The central Chinese city of Wuhan has vowed to create a 100 billion yuan ($15.7 billion) space industry by 2025 and become China's "valley of satellites", joining other cities tasked with developing the sector.
Wuhan is offering firms up to 50 million yuan ($7.88 million) in financial incentives each in projects related to the manufacturing of satellites, rockets and spacecraft, according to a notice from the city government on Wednesday.
The amounts for the inland city are modest compared with ambitious plans outlined by other prosperous coastal cities, but the effort suggests a deepening push by China to become a major space power by 2030.
China envisions massive constellations of commercial satellites that can offer services ranging from high-speed internet for aircraft to tracking coal shipments.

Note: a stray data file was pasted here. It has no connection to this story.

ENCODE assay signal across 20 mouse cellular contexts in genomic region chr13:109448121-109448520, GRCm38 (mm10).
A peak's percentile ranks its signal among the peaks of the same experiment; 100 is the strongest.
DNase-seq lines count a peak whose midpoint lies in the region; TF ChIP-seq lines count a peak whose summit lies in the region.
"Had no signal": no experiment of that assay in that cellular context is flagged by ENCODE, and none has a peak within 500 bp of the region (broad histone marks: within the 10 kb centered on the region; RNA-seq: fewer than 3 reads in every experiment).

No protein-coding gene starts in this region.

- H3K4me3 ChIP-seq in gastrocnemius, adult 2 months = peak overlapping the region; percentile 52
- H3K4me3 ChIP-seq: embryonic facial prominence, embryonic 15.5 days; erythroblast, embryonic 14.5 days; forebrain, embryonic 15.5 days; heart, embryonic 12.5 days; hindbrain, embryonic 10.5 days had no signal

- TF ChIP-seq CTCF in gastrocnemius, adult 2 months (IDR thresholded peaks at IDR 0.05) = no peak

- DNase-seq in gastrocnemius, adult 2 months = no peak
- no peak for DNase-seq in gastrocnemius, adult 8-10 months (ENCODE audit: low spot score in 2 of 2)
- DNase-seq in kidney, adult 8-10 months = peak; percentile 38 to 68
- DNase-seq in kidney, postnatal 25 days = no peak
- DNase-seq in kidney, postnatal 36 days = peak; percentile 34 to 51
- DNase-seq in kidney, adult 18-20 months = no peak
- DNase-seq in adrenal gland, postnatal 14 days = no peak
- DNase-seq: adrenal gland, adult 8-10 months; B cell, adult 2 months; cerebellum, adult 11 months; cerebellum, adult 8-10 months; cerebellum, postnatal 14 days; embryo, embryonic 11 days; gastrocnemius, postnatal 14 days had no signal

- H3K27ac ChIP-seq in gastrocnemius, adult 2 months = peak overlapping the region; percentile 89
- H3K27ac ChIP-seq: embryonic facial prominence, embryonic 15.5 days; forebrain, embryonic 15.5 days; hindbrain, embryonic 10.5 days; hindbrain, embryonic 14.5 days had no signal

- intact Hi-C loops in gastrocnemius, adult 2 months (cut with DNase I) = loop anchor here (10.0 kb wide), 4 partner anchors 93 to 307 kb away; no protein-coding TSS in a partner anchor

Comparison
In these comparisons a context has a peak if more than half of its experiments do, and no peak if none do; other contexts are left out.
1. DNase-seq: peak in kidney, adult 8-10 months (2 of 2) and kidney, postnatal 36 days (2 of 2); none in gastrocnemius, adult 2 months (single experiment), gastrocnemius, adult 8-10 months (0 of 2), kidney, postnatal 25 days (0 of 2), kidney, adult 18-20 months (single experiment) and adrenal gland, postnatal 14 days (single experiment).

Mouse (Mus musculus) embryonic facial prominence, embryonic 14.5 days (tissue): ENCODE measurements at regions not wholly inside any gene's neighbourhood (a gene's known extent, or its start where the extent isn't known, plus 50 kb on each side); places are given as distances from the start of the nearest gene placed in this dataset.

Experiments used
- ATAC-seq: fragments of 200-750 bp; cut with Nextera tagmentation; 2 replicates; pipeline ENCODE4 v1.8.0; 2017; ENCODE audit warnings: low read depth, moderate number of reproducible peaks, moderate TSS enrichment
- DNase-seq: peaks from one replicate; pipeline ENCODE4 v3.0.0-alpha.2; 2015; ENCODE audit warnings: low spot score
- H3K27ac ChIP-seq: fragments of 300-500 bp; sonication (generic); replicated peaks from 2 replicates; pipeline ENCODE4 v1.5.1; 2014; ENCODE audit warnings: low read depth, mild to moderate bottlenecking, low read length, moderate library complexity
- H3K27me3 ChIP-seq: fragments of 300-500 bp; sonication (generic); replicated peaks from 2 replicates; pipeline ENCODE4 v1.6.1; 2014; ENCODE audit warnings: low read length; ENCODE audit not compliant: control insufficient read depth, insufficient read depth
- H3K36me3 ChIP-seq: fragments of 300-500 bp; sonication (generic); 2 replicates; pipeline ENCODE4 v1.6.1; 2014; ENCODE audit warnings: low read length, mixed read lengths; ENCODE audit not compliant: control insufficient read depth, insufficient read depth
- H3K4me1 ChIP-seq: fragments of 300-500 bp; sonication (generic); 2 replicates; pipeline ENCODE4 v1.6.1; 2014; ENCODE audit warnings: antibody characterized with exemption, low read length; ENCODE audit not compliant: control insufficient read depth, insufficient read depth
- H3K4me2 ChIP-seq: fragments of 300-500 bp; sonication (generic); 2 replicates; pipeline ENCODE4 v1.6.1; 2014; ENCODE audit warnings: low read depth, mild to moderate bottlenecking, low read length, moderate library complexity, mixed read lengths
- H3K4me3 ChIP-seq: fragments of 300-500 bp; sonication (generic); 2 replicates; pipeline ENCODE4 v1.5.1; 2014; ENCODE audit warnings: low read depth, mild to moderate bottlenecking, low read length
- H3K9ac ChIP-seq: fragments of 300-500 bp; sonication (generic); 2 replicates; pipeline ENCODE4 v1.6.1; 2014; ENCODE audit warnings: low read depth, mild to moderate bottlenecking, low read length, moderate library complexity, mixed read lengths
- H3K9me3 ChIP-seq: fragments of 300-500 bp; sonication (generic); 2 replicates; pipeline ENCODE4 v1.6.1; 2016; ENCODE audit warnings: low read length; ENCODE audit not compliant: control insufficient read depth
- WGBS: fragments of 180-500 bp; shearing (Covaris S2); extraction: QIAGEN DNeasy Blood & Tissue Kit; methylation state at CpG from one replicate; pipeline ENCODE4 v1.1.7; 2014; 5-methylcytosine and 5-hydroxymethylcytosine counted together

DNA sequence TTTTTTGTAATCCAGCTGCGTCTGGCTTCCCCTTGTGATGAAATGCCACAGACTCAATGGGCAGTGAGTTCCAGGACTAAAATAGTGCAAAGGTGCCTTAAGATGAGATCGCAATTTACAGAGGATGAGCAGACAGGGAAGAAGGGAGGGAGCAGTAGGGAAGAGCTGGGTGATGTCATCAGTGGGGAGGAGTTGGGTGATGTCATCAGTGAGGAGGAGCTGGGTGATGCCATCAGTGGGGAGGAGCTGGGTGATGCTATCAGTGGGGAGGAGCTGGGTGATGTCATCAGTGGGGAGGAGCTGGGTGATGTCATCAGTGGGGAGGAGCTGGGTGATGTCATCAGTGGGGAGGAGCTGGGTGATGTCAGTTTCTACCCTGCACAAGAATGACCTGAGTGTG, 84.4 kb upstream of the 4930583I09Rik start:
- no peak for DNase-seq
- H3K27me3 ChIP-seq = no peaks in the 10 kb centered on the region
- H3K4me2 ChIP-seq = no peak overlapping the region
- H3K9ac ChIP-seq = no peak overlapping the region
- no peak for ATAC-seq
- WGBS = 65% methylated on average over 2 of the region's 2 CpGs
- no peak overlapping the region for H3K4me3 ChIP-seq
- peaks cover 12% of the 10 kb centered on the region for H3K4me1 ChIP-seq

The Wuhan city government will encourage companies to use locally sourced equipment, software and services.
If a firm uses local products in more than 10% of the production of high-orbiting and low-orbiting satellites as well as spacecraft, it will get financial incentives of up to 15 million yuan.
If local products account for more than 30%, the firm will get up to 50 million yuan.
Last year, the tech city of Shenzhen in southern Guangdong province offered up to 300 million yuan in incentives for every project related to the development of satellites and related industry applications.
China is also planning a new commercial space port in the southern island province of Hainan.
In the eastern port city of Ningbo in Zhejiang province, China is separately constructing its fifth rocket launch site. ($1 = 6.3539 Chinese yuan renminbi)
(Reporting by Ryan Woo and Liangping Gao. Editing by Gerry Doyle)